Study: Jewelry-Making Boosts Sense of Well-Being

Posted By editor in AHB Issue 2008 September/October | Back

 

For centuries, women around the globe have made crafts to support their families, preserve their cultural heritage and for enjoyment. Now researchers report crafts, specifically jewelry-making, can pack important psychological and spiritual benefits.

The study, by Carolyn Adams-Price and Bernard Steinman of Mississippi State University, involved 29 females, aged 31 to 64 years. Participants were recruited through ads placed in two large online jewelry-making discussion groups, the majority of whose members came from the United States and Canada.

The researchers reported their findings in the International Journal of Aging & Human Development Vol. 65, (4), 2007.

Psychological benefits

According to researchers, all participants reported jewelry-making had positive psychological benefits.

Validation from others topped the list of benefits for the majority of participants. "It brought a new world with new people," one woman said. "I received support and compliments from my friends," another woman reported.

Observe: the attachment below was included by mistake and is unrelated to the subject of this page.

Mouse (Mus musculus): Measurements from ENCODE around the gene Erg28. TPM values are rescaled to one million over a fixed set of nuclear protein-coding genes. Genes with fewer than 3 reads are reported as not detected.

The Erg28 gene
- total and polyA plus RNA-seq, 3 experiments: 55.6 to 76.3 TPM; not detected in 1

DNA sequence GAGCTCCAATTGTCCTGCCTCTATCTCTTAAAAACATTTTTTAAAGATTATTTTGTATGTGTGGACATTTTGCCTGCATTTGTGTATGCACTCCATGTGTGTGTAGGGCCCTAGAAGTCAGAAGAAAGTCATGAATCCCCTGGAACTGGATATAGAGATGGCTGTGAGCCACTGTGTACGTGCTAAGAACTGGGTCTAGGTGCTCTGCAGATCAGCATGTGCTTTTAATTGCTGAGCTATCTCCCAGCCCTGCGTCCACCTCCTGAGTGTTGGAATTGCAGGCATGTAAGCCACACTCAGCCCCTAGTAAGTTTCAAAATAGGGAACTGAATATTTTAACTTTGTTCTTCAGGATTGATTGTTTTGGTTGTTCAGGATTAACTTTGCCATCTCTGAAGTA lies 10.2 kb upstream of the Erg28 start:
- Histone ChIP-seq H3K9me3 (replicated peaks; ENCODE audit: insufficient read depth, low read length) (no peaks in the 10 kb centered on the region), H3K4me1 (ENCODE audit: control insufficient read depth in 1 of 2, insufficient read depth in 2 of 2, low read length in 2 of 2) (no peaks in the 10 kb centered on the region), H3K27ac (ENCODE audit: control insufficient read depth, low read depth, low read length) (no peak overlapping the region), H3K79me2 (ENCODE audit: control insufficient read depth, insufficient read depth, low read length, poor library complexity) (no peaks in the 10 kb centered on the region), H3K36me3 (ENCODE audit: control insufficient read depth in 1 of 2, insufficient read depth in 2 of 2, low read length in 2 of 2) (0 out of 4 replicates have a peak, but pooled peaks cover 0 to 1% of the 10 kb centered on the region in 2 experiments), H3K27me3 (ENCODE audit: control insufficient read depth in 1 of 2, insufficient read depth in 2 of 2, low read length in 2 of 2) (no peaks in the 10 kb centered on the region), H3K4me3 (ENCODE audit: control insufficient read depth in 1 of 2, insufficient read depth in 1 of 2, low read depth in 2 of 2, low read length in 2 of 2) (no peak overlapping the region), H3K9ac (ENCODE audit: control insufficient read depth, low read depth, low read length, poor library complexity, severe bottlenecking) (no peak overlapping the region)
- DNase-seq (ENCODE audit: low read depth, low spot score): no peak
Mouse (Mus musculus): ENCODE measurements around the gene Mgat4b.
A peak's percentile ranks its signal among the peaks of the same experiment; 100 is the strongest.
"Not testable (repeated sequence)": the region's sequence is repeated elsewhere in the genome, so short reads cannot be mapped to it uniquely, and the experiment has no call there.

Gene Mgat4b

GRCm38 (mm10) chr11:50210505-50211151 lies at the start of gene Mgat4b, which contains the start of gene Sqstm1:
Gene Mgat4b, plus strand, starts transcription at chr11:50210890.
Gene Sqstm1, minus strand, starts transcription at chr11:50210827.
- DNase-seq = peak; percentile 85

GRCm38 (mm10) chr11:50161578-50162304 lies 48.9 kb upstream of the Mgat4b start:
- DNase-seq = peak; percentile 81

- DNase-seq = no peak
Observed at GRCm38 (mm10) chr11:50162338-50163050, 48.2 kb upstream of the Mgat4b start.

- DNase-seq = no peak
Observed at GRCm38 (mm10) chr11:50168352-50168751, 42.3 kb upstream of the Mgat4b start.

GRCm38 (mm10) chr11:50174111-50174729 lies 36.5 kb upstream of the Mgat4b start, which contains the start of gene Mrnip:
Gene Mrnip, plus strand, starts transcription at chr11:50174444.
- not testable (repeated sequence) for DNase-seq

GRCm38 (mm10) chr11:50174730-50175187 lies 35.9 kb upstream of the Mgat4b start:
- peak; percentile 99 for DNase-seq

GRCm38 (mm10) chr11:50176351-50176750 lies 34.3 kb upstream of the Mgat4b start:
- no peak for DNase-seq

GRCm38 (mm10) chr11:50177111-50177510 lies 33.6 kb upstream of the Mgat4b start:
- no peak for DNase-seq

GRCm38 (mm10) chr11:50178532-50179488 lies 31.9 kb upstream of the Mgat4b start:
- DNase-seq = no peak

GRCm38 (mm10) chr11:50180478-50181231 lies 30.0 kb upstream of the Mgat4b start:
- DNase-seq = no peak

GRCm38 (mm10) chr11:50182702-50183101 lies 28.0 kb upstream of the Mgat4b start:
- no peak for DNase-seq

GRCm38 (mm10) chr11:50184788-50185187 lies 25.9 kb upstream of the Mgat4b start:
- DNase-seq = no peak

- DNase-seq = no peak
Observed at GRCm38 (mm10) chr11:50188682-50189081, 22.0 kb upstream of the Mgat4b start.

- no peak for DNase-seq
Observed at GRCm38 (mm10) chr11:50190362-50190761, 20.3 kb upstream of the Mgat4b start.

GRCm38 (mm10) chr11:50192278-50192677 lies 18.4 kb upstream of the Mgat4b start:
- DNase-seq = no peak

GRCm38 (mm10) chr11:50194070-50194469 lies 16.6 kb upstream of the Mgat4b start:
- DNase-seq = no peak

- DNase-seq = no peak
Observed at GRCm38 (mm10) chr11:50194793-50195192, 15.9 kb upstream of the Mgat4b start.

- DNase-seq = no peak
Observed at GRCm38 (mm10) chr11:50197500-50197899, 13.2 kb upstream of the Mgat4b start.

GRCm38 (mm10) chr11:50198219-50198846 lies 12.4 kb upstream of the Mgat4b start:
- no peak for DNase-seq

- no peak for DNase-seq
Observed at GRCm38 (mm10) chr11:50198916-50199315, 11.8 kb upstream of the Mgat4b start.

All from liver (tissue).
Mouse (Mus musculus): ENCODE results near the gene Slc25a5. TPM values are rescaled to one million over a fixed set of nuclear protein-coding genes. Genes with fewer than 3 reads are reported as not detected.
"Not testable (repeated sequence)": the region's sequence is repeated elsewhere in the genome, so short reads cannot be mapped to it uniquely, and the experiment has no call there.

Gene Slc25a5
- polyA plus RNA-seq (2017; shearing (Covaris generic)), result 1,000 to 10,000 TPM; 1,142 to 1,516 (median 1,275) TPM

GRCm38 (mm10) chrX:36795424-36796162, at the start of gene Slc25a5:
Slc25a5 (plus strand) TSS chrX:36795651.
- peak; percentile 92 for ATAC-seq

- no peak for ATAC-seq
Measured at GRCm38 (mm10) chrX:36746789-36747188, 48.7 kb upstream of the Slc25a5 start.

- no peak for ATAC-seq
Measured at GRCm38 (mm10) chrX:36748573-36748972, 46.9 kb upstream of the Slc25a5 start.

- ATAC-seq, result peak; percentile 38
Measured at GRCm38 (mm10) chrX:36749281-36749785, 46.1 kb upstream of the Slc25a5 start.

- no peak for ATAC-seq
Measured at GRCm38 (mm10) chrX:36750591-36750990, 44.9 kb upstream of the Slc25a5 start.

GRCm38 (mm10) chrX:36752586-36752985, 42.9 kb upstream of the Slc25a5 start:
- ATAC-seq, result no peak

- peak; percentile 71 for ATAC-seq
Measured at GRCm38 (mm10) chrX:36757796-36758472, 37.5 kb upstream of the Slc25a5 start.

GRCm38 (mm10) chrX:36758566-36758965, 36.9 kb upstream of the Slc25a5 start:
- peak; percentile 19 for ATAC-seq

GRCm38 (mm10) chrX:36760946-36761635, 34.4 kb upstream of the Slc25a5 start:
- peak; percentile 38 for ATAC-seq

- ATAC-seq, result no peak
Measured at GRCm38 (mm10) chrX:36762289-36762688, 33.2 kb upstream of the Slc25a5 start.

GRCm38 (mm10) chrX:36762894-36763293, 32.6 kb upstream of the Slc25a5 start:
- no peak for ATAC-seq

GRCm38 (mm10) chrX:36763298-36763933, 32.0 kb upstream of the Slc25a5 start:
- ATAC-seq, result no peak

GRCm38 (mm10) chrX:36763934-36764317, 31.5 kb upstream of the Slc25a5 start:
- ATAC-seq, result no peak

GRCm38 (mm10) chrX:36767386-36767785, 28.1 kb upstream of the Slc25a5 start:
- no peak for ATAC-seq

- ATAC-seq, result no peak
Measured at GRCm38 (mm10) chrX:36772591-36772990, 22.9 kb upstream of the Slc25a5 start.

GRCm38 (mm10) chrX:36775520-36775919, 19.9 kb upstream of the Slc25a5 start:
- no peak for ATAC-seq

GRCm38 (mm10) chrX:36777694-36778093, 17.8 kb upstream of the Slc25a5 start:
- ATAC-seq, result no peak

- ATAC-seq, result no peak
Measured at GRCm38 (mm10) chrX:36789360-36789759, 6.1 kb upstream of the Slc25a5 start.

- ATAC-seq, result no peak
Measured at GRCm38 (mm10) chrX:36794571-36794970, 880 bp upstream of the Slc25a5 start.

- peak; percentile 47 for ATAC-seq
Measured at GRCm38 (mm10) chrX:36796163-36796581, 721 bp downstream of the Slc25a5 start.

For 24 per cent of participants, jewelry-making enhanced a sense of well-being with increased feelings of happiness and self-worth. One woman felt refreshed emotionally and mentally. Another said she derived immense satisfaction from jewelry-making.

A similar number of participants (24 per cent) said jewelry-making offered opportunities for relaxation. As one woman put it:

It relaxes me, relieves stress. When I get in the mode, I can tune out everything else around me, go off into my own little world, and forget, at least for a while, any worries of the day. I think it also helps keep my mind stimulated, learning new techniques and such.

Another group of participants (24 per cent) reported jewelry-making provided a sense of accomplishment. "I am doing what I am meant to be doing," one woman said. Another reported that she was mastering a new technique.

Finally, jewelry-making provided a creative outlet for 20 per cent of participants, according to researchers.

Spiritual benefits

In addition to the psychological benefits, 22 out of 29 participants reported spiritual benefits from jewelry-making. These benefits included feeling connected to God (46 per cent), a sense of pride and happiness (32 per cent) and help reflecting on life’s meaning (27 per cent).

This study echoes findings of the 2006 Creativity and Aging Study, led by Gene Cohen. Cohen’s study suggests arts program may support physical, mental and emotional well-being.


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